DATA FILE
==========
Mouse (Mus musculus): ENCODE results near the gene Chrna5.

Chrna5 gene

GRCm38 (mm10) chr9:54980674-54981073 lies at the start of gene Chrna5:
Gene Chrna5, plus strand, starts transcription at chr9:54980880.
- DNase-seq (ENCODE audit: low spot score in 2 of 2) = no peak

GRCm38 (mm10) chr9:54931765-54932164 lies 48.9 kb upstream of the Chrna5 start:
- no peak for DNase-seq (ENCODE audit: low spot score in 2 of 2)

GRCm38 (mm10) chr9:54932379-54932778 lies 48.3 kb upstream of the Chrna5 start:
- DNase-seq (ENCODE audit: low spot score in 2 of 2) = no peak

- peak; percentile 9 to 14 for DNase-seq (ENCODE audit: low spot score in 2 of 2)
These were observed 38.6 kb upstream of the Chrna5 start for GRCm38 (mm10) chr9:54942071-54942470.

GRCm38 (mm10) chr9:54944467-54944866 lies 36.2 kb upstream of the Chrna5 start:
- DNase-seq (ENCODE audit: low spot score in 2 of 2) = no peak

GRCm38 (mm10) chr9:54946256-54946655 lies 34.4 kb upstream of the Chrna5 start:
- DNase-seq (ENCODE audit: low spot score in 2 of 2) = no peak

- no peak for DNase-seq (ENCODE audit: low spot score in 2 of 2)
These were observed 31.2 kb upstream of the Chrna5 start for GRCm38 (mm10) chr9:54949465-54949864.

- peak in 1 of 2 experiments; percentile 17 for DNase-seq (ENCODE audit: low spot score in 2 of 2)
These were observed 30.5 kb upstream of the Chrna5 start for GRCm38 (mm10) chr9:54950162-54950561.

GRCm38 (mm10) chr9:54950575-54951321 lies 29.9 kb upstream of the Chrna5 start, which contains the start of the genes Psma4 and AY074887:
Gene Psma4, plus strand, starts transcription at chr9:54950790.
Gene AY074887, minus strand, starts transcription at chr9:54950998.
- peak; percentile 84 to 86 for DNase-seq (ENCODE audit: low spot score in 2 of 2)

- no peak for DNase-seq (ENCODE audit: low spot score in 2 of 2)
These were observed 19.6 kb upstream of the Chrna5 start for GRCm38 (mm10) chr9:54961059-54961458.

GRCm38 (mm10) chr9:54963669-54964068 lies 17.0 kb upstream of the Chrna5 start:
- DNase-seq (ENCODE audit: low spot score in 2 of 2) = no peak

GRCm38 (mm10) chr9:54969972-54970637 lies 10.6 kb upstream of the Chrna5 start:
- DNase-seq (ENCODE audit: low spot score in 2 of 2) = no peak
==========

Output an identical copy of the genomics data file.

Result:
Mouse (Mus musculus): ENCODE results near the gene Chrna5.

Chrna5 gene

GRCm38 (mm10) chr9:54980674-54981073 lies at the start of gene Chrna5:
Gene Chrna5, plus strand, starts transcription at chr9:54980880.
- DNase-seq (ENCODE audit: low spot score in 2 of 2) = no peak

GRCm38 (mm10) chr9:54931765-54932164 lies 48.9 kb upstream of the Chrna5 start:
- no peak for DNase-seq (ENCODE audit: low spot score in 2 of 2)

GRCm38 (mm10) chr9:54932379-54932778 lies 48.3 kb upstream of the Chrna5 start:
- DNase-seq (ENCODE audit: low spot score in 2 of 2) = no peak

- peak; percentile 9 to 14 for DNase-seq (ENCODE audit: low spot score in 2 of 2)
These were observed 38.6 kb upstream of the Chrna5 start for GRCm38 (mm10) chr9:54942071-54942470.

GRCm38 (mm10) chr9:54944467-54944866 lies 36.2 kb upstream of the Chrna5 start:
- DNase-seq (ENCODE audit: low spot score in 2 of 2) = no peak

GRCm38 (mm10) chr9:54946256-54946655 lies 34.4 kb upstream of the Chrna5 start:
- DNase-seq (ENCODE audit: low spot score in 2 of 2) = no peak

- no peak for DNase-seq (ENCODE audit: low spot score in 2 of 2)
These were observed 31.2 kb upstream of the Chrna5 start for GRCm38 (mm10) chr9:54949465-54949864.

- peak in 1 of 2 experiments; percentile 17 for DNase-seq (ENCODE audit: low spot score in 2 of 2)
These were observed 30.5 kb upstream of the Chrna5 start for GRCm38 (mm10) chr9:54950162-54950561.

GRCm38 (mm10) chr9:54950575-54951321 lies 29.9 kb upstream of the Chrna5 start, which contains the start of the genes Psma4 and AY074887:
Gene Psma4, plus strand, starts transcription at chr9:54950790.
Gene AY074887, minus strand, starts transcription at chr9:54950998.
- peak; percentile 84 to 86 for DNase-seq (ENCODE audit: low spot score in 2 of 2)

- no peak for DNase-seq (ENCODE audit: low spot score in 2 of 2)
These were observed 19.6 kb upstream of the Chrna5 start for GRCm38 (mm10) chr9:54961059-54961458.

GRCm38 (mm10) chr9:54963669-54964068 lies 17.0 kb upstream of the Chrna5 start:
- DNase-seq (ENCODE audit: low spot score in 2 of 2) = no peak

GRCm38 (mm10) chr9:54969972-54970637 lies 10.6 kb upstream of the Chrna5 start:
- DNase-seq (ENCODE audit: low spot score in 2 of 2) = no peak